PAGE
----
Back in the halcyon summer of 2019 I attended a fund manager presentation where gold was being floated as the asset class of the moment, with many shouting about its importance in portfolios.
Aside from feeling pleased with myself for investing into the yellow metal nearly a year before the market, I asked the manager about the concept of investing into silver for higher risk clients as a way of getting a supercharged play on gold. I was met with “no, I wouldn’t buy silver, we are not that desperate”.
As with many great investments, buying in when others won’t touch it is a good place to start investing. So, a week later after the ink had dried on TAM’s research, our trading team started buying silver into the TAM portfolios with the right risk tolerances. Fast-forward to today, having just completed the last sale of a staged exit from the metal, clients were looking at total gains in the region of 40-50% made over a matter of months.
From where I sit today I could write tomes about the possibility of silver surging higher in an inflationary world with a COVID vaccine in circulation, but as the article’s moniker suggests, knowing when to leave is a skill few have, and many ignore.
So, regardless where silver goes from here, one has to concede that in a year which will go down in history as one of the most economically fractious, volatile and politically explosive, being able to clip profits in the region of 45% is the very definition of a silver lining (a pun most definitely intended). Internally, TAM’s commitment to being a “safe pair of hands” during all market cycles led us to blend in the silver exposure into almost all investment portfolios in some form or another, which has most definitely provided that an added performance booster.
So, much like knowing when it’s time to leave, there is also, as my university years taught me, a skill in knowing where the next party is.
I feel the COVID induced dichotomy being seen in the stock market is throwing up some really interesting opportunities in stocks. What I elude to is most evident in the US market where just 5 stocks have rallied so hard that they are almost entirely responsible for the positive performance of the whole S&P500. I am of course referring to the FAANG index (Facebook, Amazon, Apple, Netflix and Google).
So extreme is the divide that research shows if you split the S&P500 into two segments - let’s call them the FAANG index and the S&P495 (the same index just without the 5 FAANG names) - the FAANG index would be up near 15% today whilst the S&P495 would be negative by 8%.
To those without this information, looking at the S&P500 today with gains at 5.5% year to date, you would be forgiven for assuming a rosy outlook for the US corporate sector.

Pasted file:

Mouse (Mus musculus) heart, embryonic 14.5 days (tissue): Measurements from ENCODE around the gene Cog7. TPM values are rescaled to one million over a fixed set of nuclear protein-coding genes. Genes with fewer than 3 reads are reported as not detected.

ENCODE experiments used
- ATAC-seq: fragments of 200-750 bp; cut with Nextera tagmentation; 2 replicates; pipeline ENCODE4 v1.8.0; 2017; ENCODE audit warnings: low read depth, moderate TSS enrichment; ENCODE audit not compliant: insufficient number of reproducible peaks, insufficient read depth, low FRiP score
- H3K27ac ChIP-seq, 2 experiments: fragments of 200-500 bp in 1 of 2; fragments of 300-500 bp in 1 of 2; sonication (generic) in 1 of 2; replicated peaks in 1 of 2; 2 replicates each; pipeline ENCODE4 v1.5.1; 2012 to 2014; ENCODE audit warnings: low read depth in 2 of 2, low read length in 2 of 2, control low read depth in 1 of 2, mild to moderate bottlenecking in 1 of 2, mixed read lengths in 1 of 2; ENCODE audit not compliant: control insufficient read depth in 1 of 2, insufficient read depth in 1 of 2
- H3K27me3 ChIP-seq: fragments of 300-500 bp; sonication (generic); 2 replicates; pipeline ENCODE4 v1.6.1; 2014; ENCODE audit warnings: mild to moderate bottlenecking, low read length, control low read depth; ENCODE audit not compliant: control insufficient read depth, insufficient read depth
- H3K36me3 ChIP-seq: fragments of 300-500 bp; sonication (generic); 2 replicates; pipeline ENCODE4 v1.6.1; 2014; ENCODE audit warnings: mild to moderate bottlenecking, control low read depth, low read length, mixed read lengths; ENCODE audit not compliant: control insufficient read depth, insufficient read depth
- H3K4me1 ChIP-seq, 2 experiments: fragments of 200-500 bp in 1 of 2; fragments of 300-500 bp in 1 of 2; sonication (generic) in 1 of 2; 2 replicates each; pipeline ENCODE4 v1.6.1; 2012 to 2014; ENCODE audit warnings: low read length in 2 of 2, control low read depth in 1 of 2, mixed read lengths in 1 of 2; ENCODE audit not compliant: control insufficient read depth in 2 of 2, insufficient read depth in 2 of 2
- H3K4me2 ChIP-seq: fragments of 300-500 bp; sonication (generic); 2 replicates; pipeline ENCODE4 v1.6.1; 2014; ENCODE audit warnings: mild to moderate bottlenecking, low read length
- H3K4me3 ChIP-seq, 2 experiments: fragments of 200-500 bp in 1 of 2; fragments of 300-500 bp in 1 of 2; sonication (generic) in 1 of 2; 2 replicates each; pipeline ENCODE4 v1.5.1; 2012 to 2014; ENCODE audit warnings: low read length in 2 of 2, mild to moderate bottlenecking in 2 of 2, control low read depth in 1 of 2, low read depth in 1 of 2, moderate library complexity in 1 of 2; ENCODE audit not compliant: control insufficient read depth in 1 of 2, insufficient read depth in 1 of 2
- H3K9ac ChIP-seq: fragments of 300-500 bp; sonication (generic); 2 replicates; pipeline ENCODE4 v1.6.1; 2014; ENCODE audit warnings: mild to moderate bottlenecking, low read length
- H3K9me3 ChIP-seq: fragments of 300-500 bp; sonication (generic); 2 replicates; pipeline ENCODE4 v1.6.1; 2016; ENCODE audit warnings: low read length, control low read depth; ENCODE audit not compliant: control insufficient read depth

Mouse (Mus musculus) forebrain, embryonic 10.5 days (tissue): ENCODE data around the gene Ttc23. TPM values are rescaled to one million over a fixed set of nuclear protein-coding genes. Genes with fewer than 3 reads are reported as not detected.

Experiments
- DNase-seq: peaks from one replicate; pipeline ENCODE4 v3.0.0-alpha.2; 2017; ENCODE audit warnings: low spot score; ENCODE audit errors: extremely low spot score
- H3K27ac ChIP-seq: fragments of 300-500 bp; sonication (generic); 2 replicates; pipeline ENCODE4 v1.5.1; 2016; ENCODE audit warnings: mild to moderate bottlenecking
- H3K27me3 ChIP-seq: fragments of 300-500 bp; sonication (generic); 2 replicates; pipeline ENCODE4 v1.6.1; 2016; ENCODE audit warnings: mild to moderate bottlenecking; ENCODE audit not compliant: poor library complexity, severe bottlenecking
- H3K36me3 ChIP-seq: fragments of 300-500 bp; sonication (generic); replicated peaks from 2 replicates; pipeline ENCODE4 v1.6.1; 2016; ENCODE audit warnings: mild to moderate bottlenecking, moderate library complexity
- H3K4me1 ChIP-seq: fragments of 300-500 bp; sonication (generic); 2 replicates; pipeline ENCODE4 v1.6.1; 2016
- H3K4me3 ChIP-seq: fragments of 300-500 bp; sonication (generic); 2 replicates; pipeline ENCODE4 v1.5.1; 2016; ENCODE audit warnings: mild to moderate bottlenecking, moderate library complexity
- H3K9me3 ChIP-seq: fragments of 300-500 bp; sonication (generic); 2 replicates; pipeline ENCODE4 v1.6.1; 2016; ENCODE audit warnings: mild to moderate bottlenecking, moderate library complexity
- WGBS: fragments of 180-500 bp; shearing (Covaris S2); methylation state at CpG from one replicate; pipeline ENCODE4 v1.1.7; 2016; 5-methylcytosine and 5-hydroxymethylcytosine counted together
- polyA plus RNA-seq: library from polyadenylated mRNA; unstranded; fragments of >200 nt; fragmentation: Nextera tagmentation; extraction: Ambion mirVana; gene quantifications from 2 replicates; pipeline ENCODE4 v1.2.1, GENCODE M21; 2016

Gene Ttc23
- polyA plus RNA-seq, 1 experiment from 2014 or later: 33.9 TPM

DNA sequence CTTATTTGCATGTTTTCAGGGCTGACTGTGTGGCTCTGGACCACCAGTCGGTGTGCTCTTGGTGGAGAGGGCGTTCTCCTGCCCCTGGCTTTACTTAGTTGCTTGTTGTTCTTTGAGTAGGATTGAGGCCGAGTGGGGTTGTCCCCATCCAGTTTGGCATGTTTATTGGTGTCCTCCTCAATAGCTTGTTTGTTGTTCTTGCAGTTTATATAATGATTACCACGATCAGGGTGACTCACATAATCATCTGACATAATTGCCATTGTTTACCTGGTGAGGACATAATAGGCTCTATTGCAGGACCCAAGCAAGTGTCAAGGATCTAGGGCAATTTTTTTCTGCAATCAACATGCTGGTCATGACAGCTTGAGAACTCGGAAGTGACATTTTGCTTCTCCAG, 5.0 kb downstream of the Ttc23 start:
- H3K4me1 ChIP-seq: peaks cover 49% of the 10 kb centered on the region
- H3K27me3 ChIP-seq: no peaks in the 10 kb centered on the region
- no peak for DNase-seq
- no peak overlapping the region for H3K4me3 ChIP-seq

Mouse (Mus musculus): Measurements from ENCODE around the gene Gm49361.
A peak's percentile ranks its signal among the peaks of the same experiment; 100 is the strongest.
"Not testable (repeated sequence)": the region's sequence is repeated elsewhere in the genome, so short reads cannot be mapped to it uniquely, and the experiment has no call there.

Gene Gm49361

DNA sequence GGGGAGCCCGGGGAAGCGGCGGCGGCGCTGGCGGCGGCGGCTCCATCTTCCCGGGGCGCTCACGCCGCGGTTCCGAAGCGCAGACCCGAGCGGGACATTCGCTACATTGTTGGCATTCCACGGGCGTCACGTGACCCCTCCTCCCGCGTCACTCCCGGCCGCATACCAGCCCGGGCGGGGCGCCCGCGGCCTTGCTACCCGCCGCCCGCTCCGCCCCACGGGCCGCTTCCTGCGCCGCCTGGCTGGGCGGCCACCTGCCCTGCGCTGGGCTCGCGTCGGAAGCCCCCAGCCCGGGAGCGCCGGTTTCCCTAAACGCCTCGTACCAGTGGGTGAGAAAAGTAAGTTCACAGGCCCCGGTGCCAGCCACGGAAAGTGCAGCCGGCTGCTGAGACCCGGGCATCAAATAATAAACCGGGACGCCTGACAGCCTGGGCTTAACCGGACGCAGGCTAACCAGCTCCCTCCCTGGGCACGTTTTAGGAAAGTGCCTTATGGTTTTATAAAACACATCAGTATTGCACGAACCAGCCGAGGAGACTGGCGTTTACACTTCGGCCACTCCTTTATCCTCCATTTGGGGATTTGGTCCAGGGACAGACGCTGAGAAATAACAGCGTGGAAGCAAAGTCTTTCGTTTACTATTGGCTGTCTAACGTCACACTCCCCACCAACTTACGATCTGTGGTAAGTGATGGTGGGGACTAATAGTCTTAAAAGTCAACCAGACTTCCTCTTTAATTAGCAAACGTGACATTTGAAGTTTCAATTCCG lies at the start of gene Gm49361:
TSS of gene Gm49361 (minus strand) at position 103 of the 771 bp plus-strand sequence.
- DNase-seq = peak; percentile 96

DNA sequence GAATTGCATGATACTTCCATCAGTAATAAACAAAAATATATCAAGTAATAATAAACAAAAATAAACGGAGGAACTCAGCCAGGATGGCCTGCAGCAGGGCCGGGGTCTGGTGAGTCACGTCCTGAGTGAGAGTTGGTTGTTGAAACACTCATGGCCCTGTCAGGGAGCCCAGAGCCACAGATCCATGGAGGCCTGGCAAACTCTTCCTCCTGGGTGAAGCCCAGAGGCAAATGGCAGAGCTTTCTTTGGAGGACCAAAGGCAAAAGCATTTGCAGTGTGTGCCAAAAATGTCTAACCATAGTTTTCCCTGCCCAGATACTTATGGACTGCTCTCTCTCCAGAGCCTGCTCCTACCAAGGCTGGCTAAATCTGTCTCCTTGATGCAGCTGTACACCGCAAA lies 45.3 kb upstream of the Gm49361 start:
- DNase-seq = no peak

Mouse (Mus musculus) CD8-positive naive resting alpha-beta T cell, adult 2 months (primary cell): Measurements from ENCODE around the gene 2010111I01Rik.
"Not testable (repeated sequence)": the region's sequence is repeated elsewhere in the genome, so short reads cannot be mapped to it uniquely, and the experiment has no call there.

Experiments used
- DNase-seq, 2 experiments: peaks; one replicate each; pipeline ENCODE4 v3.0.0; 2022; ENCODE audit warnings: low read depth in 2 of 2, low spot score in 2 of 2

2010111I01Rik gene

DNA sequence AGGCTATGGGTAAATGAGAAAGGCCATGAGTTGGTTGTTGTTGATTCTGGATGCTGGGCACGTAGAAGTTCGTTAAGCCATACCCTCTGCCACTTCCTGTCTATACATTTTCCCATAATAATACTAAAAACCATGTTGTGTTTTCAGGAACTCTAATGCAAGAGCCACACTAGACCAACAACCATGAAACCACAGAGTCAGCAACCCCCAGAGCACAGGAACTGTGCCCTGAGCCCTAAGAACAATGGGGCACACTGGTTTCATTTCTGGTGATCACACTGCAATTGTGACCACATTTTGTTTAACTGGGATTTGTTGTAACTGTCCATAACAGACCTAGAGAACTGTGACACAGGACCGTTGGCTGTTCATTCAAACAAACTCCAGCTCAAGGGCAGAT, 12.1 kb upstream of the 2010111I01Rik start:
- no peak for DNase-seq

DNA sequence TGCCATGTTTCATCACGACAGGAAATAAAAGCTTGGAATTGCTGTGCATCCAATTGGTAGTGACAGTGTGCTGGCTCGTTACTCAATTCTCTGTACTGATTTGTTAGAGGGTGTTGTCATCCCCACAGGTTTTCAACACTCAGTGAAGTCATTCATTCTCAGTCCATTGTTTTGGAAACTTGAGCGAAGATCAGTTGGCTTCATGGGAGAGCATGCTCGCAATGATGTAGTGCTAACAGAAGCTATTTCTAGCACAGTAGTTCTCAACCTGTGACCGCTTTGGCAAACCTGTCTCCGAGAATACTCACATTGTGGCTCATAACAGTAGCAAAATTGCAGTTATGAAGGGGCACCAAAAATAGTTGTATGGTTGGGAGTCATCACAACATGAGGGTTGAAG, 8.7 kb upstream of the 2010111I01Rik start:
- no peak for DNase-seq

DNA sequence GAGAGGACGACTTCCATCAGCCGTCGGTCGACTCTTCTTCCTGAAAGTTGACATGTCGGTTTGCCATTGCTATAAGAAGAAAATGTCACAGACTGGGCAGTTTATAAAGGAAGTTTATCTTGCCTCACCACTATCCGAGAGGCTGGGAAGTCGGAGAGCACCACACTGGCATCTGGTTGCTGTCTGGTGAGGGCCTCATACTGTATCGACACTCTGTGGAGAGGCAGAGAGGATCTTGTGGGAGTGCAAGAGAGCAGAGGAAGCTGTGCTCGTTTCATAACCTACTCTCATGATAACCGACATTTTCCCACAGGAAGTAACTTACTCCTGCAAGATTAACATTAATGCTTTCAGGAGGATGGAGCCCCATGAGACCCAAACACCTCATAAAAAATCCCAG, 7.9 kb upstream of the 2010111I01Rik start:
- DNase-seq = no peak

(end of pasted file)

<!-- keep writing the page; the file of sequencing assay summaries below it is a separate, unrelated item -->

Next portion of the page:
However, under the hood, the dichotomy speaks to investors desperate to buy into the equity market but too scared to buy anything which isn’t posting huge forward-looking growth numbers or double digit revenue growth in the height of the pandemic, which has been almost impossible for most companies to achieve. In its extremis, there are stocks on offer whose share price only makes up half of the book value of the business, which is to say you can buy good businesses and only pay half the physical value of the business and with zero growth expectations priced in... crazy.
If you want a number to match up with this, the difference between value and growth is now at a 20 year gap, which is a generational sized dispersion and thus a generational opportunity for those with the guts to buy in.
As always, calling the market is a fools game so I won’t commit that sin because these new virus spikes look very worrying, but I do think the fuse which will ignite this value rally will come from an effective vaccine which has the capacity to be distributed worldwide. This, I think, should be with us in theoretical terms (i.e. not yet distributed but announced) by the end of the year.
With COVID moving into our rear view mirror it stands to reason that inflation expectations will come back into view when COVID passes, and the billions we have printed to get ourselves out of it remain. Likewise, growth in household spending will likely feed into an earnings recovery in many of these under-owned sectors such as tourism, airlines, cinemas etc. As we know, inflation and growth are the two driving forces behind value beating growth.
So, after the heady days of 45% gains in silver we are pleased to have banked that profit for clients and remain poised to carry on the party by investing into what we believe could be a generational shift into value investing in 2021 in a COVID vaccine world.
As always, being a safe pair of hands will mean any value investment will form part of a well-diversified portfolio of high quality companies with robust earnings growth and high barriers to entry, along with a diverse range of investments outside of the equity market. This will give our clients exposure to some of the most robust defensive assets on offer in this testing market.